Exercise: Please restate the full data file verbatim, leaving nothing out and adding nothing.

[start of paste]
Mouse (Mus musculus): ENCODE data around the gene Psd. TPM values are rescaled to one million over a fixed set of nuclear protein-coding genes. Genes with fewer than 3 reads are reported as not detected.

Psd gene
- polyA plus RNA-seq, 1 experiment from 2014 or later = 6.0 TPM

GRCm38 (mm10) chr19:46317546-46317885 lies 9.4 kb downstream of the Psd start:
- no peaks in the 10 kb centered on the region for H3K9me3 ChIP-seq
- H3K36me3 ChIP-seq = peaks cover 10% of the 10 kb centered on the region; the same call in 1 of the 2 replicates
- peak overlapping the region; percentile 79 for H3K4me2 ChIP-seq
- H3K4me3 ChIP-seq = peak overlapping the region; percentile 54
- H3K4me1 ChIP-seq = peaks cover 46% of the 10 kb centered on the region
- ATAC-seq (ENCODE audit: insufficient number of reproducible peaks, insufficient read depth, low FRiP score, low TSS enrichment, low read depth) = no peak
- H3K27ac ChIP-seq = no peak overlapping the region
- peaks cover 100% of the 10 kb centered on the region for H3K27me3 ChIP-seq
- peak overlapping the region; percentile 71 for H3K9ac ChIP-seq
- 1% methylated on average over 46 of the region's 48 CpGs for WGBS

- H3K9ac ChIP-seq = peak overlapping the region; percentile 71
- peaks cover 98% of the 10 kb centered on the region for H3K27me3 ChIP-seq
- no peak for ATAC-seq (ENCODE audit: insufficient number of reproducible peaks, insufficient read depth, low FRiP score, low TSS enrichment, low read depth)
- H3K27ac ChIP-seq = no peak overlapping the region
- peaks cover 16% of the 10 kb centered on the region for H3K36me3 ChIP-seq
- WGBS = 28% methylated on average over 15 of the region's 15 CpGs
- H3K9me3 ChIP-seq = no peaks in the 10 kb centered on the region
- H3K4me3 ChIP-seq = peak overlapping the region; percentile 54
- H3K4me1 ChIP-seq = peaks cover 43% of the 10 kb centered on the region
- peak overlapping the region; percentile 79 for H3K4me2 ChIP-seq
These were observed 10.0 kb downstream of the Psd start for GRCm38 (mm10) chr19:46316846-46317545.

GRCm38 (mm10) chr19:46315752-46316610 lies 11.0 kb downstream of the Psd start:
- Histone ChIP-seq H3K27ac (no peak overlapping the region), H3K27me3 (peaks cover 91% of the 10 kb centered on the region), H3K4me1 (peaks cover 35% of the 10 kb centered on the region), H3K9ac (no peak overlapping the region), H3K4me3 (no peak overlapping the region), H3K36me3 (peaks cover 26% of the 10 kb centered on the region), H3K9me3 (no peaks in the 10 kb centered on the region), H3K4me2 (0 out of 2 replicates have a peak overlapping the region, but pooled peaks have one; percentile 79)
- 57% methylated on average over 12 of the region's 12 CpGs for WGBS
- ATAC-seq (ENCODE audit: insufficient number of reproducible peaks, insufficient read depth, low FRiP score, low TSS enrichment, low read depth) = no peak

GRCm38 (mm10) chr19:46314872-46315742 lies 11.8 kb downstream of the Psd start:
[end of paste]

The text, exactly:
Mouse (Mus musculus): ENCODE data around the gene Psd. TPM values are rescaled to one million over a fixed set of nuclear protein-coding genes. Genes with fewer than 3 reads are reported as not detected.

Psd gene
- polyA plus RNA-seq, 1 experiment from 2014 or later = 6.0 TPM

GRCm38 (mm10) chr19:46317546-46317885 lies 9.4 kb downstream of the Psd start:
- no peaks in the 10 kb centered on the region for H3K9me3 ChIP-seq
- H3K36me3 ChIP-seq = peaks cover 10% of the 10 kb centered on the region; the same call in 1 of the 2 replicates
- peak overlapping the region; percentile 79 for H3K4me2 ChIP-seq
- H3K4me3 ChIP-seq = peak overlapping the region; percentile 54
- H3K4me1 ChIP-seq = peaks cover 46% of the 10 kb centered on the region
- ATAC-seq (ENCODE audit: insufficient number of reproducible peaks, insufficient read depth, low FRiP score, low TSS enrichment, low read depth) = no peak
- H3K27ac ChIP-seq = no peak overlapping the region
- peaks cover 100% of the 10 kb centered on the region for H3K27me3 ChIP-seq
- peak overlapping the region; percentile 71 for H3K9ac ChIP-seq
- 1% methylated on average over 46 of the region's 48 CpGs for WGBS

- H3K9ac ChIP-seq = peak overlapping the region; percentile 71
- peaks cover 98% of the 10 kb centered on the region for H3K27me3 ChIP-seq
- no peak for ATAC-seq (ENCODE audit: insufficient number of reproducible peaks, insufficient read depth, low FRiP score, low TSS enrichment, low read depth)
- H3K27ac ChIP-seq = no peak overlapping the region
- peaks cover 16% of the 10 kb centered on the region for H3K36me3 ChIP-seq
- WGBS = 28% methylated on average over 15 of the region's 15 CpGs
- H3K9me3 ChIP-seq = no peaks in the 10 kb centered on the region
- H3K4me3 ChIP-seq = peak overlapping the region; percentile 54
- H3K4me1 ChIP-seq = peaks cover 43% of the 10 kb centered on the region
- peak overlapping the region; percentile 79 for H3K4me2 ChIP-seq
These were observed 10.0 kb downstream of the Psd start for GRCm38 (mm10) chr19:46316846-46317545.

GRCm38 (mm10) chr19:46315752-46316610 lies 11.0 kb downstream of the Psd start:
- Histone ChIP-seq H3K27ac (no peak overlapping the region), H3K27me3 (peaks cover 91% of the 10 kb centered on the region), H3K4me1 (peaks cover 35% of the 10 kb centered on the region), H3K9ac (no peak overlapping the region), H3K4me3 (no peak overlapping the region), H3K36me3 (peaks cover 26% of the 10 kb centered on the region), H3K9me3 (no peaks in the 10 kb centered on the region), H3K4me2 (0 out of 2 replicates have a peak overlapping the region, but pooled peaks have one; percentile 79)
- 57% methylated on average over 12 of the region's 12 CpGs for WGBS
- ATAC-seq (ENCODE audit: insufficient number of reproducible peaks, insufficient read depth, low FRiP score, low TSS enrichment, low read depth) = no peak

GRCm38 (mm10) chr19:46314872-46315742 lies 11.8 kb downstream of the Psd start: